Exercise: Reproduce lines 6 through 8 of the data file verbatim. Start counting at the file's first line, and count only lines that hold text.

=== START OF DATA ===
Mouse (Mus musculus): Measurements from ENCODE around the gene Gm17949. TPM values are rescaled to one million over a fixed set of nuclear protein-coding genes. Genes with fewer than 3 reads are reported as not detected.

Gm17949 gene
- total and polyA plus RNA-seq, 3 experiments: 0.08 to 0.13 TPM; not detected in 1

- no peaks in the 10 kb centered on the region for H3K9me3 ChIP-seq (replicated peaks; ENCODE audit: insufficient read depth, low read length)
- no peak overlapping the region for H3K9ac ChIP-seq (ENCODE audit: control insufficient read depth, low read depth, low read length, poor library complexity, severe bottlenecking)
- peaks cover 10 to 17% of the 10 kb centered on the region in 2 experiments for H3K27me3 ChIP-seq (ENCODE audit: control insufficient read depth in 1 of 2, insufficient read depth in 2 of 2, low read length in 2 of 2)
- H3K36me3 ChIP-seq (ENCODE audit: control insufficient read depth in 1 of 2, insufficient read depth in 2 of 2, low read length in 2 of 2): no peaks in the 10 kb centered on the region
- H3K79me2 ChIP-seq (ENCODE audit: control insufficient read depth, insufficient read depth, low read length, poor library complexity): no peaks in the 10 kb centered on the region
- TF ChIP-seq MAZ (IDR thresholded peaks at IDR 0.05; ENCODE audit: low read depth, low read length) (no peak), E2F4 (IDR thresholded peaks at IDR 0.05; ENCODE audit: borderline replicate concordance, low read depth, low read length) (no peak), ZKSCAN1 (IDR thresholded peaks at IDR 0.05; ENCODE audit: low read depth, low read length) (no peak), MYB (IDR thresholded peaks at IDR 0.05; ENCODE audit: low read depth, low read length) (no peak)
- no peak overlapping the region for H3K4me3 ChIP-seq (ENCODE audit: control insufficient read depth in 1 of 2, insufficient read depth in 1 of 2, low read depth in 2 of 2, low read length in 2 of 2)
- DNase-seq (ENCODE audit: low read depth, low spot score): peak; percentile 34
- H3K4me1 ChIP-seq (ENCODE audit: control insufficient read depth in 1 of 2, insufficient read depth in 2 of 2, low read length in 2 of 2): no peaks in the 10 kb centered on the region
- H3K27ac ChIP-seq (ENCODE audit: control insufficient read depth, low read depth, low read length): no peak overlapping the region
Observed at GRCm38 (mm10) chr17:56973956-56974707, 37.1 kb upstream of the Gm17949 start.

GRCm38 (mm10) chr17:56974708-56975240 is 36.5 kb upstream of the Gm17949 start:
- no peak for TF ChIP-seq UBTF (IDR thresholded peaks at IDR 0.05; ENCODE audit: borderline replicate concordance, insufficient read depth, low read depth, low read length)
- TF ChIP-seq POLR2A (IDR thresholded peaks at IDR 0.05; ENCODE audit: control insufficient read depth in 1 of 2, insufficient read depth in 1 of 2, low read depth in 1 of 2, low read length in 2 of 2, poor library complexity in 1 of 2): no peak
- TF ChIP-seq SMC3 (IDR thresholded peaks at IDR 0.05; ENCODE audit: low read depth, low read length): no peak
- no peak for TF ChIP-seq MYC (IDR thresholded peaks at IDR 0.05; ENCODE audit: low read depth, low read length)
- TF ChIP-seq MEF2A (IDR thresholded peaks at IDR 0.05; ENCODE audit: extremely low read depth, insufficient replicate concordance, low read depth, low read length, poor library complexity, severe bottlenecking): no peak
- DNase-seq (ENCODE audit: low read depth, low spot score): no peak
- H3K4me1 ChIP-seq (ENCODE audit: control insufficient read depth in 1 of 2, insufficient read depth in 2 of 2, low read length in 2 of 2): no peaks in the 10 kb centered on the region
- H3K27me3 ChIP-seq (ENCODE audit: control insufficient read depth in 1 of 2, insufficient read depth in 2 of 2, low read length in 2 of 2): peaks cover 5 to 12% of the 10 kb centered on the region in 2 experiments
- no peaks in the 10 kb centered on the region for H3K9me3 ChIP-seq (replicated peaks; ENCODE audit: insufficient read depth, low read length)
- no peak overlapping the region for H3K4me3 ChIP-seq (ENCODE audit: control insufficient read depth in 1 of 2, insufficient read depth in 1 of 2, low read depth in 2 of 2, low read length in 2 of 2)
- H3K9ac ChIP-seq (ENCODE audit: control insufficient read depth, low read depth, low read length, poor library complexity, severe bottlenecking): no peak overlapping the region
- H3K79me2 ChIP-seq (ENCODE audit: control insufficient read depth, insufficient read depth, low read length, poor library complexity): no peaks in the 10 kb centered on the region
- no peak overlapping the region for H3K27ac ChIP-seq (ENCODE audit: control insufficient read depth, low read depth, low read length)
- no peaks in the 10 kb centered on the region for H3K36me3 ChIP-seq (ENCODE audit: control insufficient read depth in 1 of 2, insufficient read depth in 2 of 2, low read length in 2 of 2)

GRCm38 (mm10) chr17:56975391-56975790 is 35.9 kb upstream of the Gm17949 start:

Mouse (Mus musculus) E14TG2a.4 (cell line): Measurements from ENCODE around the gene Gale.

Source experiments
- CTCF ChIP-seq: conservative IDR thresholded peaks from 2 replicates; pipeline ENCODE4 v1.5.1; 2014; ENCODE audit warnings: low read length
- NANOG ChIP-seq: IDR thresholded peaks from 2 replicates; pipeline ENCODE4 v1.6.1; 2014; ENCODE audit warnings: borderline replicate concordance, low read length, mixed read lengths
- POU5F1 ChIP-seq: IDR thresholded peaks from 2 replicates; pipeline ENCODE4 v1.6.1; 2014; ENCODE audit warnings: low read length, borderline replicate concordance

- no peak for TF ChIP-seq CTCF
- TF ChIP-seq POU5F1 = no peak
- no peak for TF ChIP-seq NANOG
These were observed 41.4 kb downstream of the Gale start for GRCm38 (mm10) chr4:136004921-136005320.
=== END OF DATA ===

- peaks cover 10 to 17% of the 10 kb centered on the region in 2 experiments for H3K27me3 ChIP-seq (ENCODE audit: control insufficient read depth in 1 of 2, insufficient read depth in 2 of 2, low read length in 2 of 2)
- H3K36me3 ChIP-seq (ENCODE audit: control insufficient read depth in 1 of 2, insufficient read depth in 2 of 2, low read length in 2 of 2): no peaks in the 10 kb centered on the region
- H3K79me2 ChIP-seq (ENCODE audit: control insufficient read depth, insufficient read depth, low read length, poor library complexity): no peaks in the 10 kb centered on the region